Without impinging on the rights of peace loving, Muslim people to go about their lives freely, practicing their faith and soliciting for converts (just like Christian groups do), I really do think the whole world needs to sit up and take notice of increasing Islamic militancy and violence and nip this ever increasing problem, in the bud. Despite untold TRILLIONS of dollars being poured into weapons manufacturers and dealers, and the vastly increased military presence of the USA and other countries, the world is a very much LESS safe place than it was on September 11, 2001. (At least back then you could run a blimmin’ car rally through the African bush, and not worry about being kidnapped and beheaded).

Here’s a link to the latest acts of violence in Kenya, from the Fairfax/Stuff newspaper website.

http://www.stuff.co.nz/world/africa/10166304/Kenyas-door-to-door-slaughter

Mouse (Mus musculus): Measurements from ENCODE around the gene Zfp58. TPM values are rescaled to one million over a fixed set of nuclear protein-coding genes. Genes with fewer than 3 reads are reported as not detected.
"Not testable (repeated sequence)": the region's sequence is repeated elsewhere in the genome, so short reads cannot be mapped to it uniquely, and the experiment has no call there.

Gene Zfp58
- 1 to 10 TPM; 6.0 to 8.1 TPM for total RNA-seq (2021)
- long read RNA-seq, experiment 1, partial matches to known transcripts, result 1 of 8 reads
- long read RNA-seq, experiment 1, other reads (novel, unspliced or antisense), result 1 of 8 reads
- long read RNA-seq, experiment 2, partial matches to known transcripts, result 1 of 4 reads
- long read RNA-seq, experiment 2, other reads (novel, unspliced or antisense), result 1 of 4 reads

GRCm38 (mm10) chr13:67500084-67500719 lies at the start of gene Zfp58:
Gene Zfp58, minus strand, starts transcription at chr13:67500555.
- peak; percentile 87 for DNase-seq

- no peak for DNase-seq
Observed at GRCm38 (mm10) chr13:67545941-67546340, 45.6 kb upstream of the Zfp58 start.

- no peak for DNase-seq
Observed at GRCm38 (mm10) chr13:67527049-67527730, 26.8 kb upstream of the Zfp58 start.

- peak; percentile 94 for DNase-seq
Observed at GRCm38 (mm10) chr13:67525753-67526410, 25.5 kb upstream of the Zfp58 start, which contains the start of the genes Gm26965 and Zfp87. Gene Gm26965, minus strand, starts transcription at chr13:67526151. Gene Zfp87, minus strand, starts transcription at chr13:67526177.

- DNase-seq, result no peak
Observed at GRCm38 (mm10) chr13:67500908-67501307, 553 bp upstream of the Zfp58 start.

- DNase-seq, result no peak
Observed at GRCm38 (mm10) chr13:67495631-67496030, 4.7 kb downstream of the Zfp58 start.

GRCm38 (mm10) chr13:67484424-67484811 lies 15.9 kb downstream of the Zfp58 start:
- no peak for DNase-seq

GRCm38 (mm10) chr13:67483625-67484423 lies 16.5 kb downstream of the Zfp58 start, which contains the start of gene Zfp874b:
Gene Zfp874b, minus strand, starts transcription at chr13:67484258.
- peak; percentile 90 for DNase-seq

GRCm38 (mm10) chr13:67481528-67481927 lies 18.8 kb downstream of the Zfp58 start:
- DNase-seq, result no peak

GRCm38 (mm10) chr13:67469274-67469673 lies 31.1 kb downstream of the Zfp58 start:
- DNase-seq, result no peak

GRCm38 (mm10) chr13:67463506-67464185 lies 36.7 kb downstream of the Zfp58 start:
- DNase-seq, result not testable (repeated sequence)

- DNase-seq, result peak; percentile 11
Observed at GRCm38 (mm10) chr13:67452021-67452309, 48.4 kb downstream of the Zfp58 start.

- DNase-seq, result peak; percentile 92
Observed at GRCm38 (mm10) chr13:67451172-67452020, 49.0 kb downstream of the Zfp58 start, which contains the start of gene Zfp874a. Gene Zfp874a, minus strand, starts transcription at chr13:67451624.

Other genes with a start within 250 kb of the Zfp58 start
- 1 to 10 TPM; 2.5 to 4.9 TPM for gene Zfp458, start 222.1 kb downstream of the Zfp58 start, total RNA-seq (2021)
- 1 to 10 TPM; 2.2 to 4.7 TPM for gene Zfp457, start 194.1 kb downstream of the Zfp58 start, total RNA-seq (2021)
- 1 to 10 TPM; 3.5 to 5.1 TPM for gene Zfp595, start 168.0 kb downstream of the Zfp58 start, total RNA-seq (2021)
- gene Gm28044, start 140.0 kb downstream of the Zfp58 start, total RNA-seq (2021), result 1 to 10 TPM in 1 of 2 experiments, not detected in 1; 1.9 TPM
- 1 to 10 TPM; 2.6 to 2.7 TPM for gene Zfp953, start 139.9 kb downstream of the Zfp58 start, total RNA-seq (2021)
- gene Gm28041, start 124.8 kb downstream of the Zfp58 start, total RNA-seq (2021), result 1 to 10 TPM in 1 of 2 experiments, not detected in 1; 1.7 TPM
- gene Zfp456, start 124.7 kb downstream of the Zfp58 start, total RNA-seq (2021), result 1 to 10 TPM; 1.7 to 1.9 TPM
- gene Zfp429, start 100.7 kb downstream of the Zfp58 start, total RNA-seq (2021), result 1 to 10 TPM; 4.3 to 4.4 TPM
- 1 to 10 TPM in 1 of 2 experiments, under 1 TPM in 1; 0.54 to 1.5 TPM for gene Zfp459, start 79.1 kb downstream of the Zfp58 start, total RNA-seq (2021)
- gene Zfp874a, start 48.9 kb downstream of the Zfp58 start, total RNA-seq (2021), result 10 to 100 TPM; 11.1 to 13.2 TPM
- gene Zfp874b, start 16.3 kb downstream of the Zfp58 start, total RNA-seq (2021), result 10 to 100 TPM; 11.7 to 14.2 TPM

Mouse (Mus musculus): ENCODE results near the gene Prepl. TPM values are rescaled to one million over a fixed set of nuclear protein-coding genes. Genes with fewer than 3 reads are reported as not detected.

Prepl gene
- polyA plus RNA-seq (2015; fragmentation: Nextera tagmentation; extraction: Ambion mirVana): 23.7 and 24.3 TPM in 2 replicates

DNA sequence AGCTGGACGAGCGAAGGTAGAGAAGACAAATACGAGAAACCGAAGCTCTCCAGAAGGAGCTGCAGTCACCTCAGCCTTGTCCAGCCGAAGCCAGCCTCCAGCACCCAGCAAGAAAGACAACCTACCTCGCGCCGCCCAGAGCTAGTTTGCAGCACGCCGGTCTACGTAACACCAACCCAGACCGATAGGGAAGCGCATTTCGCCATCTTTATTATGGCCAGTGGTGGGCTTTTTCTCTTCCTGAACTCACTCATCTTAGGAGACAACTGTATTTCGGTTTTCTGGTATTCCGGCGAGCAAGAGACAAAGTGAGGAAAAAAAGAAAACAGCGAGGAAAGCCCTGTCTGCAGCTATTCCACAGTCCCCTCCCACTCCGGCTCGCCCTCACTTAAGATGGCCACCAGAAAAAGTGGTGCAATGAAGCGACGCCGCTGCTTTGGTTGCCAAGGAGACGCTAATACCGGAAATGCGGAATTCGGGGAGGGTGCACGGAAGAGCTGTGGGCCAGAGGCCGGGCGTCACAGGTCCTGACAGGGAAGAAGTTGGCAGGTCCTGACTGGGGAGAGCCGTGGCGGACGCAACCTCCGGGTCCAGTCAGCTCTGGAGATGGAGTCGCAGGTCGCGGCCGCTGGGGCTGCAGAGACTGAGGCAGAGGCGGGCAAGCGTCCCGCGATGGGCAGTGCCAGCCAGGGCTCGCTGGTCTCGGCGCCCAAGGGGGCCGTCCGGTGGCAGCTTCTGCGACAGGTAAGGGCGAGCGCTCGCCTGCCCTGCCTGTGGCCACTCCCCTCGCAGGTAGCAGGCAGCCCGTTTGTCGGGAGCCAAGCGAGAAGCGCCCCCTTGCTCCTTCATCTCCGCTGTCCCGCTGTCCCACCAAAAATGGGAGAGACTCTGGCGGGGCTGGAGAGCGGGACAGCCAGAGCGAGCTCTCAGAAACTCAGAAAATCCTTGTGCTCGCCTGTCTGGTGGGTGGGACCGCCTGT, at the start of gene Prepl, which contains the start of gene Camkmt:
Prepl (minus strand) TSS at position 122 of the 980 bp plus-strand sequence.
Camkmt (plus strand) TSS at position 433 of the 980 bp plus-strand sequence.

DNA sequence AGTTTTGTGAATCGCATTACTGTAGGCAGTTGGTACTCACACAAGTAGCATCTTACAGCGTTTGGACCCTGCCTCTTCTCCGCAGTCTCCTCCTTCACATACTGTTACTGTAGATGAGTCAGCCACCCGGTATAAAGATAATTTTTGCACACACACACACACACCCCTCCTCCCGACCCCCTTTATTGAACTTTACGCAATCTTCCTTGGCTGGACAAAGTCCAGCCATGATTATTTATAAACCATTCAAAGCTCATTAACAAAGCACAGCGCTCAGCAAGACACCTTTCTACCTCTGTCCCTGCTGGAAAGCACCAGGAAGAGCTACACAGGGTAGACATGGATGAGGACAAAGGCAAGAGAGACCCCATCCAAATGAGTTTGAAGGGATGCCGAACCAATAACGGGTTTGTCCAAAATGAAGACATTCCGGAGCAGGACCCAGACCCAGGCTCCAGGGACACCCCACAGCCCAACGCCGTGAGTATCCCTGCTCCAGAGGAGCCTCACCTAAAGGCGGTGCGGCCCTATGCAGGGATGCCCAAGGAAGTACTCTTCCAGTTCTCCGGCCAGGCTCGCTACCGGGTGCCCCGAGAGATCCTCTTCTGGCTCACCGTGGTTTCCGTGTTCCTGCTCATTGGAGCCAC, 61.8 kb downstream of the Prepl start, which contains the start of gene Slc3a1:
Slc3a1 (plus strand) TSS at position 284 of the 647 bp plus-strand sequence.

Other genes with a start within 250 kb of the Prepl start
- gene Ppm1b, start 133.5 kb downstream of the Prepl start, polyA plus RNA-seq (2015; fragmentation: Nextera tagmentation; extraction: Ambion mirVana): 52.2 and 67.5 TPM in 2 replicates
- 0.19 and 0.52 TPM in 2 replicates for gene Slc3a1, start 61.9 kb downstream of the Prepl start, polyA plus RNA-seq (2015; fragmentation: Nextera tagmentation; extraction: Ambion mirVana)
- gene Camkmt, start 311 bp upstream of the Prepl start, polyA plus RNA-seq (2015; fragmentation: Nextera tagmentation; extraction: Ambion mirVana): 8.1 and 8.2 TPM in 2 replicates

Advertisements

Housing crisis… ‘tiny houses’ miss the point entirely

Many cities in Australia and New Zealand are currently experiencing a housing crisis. There is both a lack of supply and what is available is very expensive (when wages and taxes are considered).

From my experience, in the last 25 years, the price of “starter” houses, the very cheapest you could find to buy, in the Christchurch metro area has increased about 15-fold. Gross wages have about trebled (but are now taxed more highly anyway).

This has made things very much harder for people to get “onto the property ladder” (ooh I just HATE that term), especially for one income households, including single people, as well as lower income earners